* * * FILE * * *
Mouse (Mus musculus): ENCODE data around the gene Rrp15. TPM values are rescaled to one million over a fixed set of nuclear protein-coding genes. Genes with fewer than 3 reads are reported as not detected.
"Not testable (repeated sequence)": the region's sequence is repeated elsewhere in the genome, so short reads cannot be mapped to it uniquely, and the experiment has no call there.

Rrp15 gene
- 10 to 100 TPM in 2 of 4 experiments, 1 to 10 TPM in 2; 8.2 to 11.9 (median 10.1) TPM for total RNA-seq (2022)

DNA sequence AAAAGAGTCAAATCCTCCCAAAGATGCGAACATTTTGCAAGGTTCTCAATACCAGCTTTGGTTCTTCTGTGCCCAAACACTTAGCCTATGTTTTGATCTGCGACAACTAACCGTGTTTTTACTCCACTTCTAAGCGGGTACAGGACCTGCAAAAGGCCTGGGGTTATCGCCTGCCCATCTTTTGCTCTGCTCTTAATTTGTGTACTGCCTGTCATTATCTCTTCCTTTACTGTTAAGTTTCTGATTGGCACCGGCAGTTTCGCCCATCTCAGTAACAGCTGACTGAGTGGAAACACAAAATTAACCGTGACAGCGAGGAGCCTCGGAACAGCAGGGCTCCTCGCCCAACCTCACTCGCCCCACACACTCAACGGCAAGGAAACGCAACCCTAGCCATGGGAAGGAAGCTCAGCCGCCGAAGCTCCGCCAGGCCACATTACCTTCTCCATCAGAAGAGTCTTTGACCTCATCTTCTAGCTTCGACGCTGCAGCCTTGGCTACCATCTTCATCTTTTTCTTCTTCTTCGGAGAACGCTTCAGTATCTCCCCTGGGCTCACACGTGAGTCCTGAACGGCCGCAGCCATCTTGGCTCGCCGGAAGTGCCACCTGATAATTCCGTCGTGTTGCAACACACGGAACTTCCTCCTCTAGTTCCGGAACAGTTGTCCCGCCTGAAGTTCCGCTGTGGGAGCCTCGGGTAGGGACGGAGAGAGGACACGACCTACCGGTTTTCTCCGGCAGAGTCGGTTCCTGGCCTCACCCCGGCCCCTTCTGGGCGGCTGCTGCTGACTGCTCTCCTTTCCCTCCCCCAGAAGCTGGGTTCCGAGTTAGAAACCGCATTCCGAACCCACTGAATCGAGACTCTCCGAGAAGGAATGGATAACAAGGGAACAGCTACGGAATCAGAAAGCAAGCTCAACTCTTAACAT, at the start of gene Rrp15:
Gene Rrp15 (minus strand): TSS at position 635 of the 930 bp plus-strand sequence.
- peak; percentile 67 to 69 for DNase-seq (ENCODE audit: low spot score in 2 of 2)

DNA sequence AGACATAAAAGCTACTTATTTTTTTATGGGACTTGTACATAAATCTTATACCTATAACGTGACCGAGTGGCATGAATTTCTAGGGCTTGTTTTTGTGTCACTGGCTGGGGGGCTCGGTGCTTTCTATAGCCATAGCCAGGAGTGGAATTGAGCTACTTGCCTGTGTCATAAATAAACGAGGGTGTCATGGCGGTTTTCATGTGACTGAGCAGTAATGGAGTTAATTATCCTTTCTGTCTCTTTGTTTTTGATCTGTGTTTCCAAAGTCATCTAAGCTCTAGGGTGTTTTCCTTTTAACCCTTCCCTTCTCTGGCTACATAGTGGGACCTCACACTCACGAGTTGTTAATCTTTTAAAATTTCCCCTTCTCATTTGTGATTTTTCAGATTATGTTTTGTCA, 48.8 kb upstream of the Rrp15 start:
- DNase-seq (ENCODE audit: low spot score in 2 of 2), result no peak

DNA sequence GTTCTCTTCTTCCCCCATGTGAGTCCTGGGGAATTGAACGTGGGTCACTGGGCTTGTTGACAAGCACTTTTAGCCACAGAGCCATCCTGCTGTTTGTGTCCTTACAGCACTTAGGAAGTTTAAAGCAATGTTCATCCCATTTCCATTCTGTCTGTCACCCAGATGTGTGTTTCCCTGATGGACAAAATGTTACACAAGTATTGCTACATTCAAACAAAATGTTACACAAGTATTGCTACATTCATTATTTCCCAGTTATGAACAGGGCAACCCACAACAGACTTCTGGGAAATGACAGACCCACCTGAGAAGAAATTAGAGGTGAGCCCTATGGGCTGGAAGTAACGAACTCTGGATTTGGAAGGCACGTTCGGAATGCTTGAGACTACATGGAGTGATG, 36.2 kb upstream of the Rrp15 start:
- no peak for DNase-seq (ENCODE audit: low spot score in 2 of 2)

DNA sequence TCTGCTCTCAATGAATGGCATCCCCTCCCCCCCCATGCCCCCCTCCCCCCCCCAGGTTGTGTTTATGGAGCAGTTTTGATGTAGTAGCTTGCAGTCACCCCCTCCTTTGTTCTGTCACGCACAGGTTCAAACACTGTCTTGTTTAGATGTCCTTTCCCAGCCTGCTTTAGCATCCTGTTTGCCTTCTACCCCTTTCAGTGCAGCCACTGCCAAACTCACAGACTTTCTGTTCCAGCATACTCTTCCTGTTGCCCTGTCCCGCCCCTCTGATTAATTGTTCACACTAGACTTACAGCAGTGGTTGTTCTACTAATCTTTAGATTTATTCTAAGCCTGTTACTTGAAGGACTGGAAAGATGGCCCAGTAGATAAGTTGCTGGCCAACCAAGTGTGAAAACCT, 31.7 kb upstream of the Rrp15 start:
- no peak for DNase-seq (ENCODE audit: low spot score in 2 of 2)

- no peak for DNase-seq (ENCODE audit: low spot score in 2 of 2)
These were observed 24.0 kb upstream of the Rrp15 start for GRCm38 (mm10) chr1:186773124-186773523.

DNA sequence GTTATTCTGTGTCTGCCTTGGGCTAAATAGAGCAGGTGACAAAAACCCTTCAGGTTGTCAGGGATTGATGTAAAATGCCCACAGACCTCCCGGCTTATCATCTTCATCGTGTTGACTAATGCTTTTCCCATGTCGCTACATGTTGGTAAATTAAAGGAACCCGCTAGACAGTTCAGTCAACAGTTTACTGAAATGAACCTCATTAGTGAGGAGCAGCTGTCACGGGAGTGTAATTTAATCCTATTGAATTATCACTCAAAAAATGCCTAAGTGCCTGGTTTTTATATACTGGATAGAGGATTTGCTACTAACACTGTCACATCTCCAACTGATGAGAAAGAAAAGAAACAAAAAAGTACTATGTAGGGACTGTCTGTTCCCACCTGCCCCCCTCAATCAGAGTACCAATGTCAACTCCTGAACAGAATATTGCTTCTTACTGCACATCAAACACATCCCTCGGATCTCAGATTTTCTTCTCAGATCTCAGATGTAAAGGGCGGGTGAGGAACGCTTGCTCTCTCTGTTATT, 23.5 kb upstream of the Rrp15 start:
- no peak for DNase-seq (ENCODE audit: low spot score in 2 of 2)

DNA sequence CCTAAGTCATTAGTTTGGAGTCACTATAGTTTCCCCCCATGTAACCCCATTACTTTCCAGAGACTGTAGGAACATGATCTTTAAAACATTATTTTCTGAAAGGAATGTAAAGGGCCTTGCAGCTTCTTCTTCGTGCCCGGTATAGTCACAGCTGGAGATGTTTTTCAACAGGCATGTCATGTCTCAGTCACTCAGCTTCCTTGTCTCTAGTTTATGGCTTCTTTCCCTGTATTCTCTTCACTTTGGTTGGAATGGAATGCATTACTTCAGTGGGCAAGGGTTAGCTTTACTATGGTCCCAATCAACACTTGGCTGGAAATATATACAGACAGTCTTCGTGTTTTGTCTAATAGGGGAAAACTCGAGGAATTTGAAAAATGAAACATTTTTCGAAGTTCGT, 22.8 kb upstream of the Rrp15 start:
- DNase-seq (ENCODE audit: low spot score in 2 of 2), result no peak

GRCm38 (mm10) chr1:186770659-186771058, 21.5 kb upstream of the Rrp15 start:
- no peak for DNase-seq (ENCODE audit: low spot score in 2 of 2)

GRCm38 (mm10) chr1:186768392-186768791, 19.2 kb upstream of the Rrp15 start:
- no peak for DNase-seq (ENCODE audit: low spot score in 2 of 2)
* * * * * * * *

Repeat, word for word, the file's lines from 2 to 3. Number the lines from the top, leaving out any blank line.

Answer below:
"Not testable (repeated sequence)": the region's sequence is repeated elsewhere in the genome, so short reads cannot be mapped to it uniquely, and the experiment has no call there.

Rrp15 gene